Bitcoin mining consumes mind-boggling amounts of energy and in these days of climate emergency it’s only right that we scrutinise this aspect of Bitcoin very closely.

Consider the first two points in this article in this context: firstly Bitcoin cannot be stopped, so even if we were to declare it an environmental disasater and ban it, nobody could enforce that ban and the network would carry on regardless.

Secondly, it’s this massive energy expenditure that creates and enforces the digital scarcity, which is Bitcoin’s core value. Without it the ‘trust without a third party’ problem remains unsolved.


Energy use

On the generation side, a recent study concluded that 78% of the Bitcoin mining network runs on renewable energy. This is entirely logical because the competition among miners is fierce and only those with the cheapest electricity costs can mine Bitcoin at a profit, which by and large is surplus renewable energy.

Another plus is that renewable energy producers now have a way of monetising their surplus energy. When solar panels are humming or wind turbines are spinning and there is less demand than production, they can sell their surplus energy to Bitcoin miners or even install mining equipment on site themselves. This can make renewable energy more profitable, which in turn increases invesment in renewable technology and installations.

Global economics

On the macro side, the stated aim of Bitcoin is no less than the separation of money and state. Its goal is to give the power of money back to the people.

Bitcoin has a fixed monetary supply – there will only ever be 21 million bitcoins. This is a dis-inflationary monetary policy with a higher stock-to-flow ratio than gold.

If Bitcoin achieves its aim of becoming an independent world reserve currency, it will end up alongside real gold in central banks’ vaults backing up national currencies.

A dis-inflationary world reserve currency would dramatically restrict banks’ and governments’ ability to print money, which is mostly spent on vast militaries and endless wars. The world’s militaries are by far the world’s largest polluters, reining them in would bring enormous environmental benefits.

 

Personal economics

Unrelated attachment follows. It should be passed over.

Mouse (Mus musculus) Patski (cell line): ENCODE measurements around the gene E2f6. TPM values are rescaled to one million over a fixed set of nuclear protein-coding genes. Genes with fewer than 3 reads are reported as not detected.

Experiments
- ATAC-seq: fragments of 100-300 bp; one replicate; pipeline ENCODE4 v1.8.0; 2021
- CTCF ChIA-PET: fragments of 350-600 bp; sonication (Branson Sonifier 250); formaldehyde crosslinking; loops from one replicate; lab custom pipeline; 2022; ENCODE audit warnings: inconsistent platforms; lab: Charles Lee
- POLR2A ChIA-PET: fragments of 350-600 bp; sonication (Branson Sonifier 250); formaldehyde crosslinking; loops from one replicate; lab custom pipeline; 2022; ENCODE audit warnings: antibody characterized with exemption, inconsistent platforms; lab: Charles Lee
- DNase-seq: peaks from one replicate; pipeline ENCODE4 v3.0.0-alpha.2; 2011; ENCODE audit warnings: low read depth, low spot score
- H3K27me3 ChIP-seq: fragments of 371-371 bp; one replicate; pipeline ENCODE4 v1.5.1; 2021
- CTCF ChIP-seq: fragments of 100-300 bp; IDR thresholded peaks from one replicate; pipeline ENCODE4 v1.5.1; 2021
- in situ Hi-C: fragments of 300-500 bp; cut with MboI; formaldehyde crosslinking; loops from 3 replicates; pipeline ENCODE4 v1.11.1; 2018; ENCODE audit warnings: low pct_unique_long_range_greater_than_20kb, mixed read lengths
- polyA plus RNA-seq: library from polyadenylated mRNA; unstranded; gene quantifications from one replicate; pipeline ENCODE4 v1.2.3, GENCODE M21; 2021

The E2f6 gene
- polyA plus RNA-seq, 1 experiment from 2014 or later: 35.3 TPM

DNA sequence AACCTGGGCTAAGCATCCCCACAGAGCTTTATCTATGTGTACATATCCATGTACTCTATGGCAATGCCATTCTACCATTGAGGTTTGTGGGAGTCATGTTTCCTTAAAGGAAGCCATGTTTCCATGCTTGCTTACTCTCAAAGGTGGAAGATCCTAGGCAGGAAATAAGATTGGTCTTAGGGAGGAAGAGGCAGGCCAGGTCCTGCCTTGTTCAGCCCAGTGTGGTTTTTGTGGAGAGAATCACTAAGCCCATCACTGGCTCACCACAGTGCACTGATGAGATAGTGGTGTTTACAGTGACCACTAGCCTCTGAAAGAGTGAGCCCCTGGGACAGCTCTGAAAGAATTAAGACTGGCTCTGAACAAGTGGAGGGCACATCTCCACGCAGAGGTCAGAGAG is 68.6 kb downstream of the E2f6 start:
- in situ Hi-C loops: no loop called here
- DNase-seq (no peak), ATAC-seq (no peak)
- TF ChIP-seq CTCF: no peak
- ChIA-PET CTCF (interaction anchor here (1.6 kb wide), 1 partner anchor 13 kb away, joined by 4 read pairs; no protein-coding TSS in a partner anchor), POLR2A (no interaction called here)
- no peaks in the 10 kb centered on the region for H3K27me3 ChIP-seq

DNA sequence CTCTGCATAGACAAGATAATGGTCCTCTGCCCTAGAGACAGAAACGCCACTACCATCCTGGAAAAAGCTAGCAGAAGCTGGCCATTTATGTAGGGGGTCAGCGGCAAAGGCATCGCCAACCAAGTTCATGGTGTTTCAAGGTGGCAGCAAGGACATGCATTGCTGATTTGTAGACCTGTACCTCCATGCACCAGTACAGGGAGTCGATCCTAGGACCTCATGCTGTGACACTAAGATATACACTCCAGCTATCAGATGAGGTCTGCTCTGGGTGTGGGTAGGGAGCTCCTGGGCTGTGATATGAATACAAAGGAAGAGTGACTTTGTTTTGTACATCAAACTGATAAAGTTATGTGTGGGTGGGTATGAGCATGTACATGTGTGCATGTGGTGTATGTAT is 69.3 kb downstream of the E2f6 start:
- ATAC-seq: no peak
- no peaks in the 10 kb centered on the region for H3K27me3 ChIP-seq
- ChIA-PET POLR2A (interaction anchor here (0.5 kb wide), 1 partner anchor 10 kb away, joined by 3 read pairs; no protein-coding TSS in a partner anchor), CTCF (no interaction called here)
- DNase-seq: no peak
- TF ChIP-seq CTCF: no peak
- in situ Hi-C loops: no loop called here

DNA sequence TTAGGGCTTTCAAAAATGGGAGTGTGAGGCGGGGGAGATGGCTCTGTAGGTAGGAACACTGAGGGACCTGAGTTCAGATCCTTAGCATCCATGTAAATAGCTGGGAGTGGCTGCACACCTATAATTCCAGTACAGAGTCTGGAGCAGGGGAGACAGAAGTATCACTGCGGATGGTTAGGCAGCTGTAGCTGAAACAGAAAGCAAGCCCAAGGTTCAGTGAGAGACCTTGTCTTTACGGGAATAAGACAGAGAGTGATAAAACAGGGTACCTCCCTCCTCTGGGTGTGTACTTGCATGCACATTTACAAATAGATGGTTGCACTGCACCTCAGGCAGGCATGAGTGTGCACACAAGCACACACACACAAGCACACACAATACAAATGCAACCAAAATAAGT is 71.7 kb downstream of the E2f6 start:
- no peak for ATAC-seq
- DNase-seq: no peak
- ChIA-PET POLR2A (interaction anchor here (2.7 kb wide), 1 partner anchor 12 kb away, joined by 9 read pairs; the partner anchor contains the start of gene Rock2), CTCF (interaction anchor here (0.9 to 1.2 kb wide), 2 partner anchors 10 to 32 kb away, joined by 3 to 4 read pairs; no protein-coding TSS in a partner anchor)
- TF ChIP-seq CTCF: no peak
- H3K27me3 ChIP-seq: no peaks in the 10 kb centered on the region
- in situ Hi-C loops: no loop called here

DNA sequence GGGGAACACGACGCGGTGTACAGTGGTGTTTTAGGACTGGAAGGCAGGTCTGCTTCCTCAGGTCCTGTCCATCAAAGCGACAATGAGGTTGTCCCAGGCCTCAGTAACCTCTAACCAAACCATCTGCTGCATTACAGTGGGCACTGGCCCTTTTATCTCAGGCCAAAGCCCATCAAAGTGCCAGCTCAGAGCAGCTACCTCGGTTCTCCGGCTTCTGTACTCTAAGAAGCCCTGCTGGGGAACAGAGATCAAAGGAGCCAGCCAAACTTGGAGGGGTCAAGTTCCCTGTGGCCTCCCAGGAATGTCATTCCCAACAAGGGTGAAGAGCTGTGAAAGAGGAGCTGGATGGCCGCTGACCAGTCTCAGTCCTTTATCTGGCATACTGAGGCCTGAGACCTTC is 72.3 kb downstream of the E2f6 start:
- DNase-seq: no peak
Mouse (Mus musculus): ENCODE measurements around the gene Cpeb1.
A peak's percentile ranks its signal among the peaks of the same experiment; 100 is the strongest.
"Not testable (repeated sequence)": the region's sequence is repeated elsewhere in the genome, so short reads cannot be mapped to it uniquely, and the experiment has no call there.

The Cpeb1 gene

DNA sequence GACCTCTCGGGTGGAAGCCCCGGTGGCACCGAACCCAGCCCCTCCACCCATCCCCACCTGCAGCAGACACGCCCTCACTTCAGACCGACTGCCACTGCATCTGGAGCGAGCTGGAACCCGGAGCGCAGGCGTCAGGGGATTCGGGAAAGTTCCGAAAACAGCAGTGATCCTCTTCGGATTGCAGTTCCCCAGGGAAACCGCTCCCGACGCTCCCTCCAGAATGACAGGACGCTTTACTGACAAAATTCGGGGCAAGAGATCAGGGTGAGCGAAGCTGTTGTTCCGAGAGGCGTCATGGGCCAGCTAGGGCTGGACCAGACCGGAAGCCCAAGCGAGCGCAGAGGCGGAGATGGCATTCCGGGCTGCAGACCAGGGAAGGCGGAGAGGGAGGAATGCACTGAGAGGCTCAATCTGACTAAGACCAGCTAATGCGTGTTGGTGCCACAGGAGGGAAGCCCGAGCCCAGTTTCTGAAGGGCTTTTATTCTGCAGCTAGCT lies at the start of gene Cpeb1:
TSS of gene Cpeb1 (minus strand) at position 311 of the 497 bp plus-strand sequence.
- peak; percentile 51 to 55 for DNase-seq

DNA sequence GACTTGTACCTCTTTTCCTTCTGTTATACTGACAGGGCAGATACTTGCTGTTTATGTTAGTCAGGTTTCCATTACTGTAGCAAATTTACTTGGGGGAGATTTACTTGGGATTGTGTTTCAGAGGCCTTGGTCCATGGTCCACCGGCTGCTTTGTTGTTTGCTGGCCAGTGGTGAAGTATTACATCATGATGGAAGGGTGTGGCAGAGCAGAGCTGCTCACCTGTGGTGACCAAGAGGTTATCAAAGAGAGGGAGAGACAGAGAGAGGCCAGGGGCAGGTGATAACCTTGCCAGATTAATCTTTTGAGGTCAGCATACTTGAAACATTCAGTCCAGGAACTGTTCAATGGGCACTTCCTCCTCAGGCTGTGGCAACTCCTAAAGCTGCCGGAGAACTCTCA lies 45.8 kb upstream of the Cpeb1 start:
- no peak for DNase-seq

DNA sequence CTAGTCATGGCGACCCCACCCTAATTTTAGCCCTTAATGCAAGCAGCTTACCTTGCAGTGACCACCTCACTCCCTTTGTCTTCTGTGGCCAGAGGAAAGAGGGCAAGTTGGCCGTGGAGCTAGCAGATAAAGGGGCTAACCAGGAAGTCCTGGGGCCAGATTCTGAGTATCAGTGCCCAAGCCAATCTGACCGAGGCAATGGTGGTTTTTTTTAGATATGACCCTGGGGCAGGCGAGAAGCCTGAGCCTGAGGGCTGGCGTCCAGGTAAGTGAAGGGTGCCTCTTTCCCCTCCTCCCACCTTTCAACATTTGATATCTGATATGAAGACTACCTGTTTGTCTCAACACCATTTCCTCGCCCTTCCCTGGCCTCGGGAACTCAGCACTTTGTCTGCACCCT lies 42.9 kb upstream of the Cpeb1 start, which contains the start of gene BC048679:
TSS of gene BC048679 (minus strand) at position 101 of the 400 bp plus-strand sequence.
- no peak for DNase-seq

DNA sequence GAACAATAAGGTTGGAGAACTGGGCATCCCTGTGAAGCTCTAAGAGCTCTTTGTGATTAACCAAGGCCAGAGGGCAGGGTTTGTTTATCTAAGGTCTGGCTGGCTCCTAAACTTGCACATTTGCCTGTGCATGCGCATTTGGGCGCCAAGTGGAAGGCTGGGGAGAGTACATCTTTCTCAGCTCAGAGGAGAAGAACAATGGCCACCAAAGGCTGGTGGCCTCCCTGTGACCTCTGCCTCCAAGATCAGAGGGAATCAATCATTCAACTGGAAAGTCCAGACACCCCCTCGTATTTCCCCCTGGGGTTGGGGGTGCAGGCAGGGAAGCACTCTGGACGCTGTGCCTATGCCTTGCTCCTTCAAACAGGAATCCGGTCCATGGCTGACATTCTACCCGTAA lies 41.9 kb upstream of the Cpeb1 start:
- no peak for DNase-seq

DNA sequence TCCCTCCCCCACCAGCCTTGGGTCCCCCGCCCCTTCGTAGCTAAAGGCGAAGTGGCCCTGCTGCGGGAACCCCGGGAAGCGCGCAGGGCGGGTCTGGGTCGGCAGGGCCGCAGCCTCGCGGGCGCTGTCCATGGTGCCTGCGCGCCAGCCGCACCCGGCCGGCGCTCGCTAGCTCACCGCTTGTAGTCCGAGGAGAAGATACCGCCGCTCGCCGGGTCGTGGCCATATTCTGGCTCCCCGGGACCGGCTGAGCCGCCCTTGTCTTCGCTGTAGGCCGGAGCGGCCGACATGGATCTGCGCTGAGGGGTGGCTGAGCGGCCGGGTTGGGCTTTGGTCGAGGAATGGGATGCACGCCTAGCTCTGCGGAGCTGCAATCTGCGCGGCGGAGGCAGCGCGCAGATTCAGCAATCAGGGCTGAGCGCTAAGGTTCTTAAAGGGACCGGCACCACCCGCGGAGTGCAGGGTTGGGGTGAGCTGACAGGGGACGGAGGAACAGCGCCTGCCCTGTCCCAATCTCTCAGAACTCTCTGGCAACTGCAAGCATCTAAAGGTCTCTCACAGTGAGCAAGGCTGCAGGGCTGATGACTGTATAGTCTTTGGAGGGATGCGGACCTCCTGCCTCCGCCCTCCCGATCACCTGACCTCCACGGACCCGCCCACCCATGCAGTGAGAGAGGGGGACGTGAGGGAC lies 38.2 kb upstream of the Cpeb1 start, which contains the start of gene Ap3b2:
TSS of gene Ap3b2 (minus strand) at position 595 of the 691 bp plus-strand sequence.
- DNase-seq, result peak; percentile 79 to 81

On an individual level, we’re so used to inflation constantly draining the value of our savings over time that barely notice that we’re incentivised to spend and consume our wages, not save them.

If we could keep our savings where they’d be expected to rise in value over time, we’d start measuring today’s purchases against the potentially higher future value of that money. Frivolous purchases would get deferred or ditched and important purchases would be prioritised.

Dis-inflationary savings turns people from consumers into savers.

Multiply those individual incentives and decisions by millions of people and we can start to see how dis-inflationary money could finally bring consumer culture to an end, along with the planetary-scale environmental destruction that goes with it.

 

Taken together, all these factors suggest that a successful Bitcoin would be a massive net environmental gain for humanity.

Maybe as a species we’ll finally learn to live within our means.

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Further reading

If you’re interested in reading more about Bitcoin, here are some good starting points.

Disclaimer: This is not financial advice. Always do your own research before deciding to invest money or move your savings.

If you do decide to buy Bitcoin please protect yourself with these three golden rules:

  1. Only Bitcoin.
    – Ignore all other cryptocurrencies and tokens. You can buy a fraction of a Bitcoin, it has 8 decimal places.
  2. DCA.
    – Dollar/Rupee Cost Average – buy small regular weekly/monthly amounts to even out the price volatility and reduce risk.
  3. Control your keys.
    – Take custody of your own coins, don’t leave them on an exchange.

Image sources: from the Internet, and hereby acknowledged.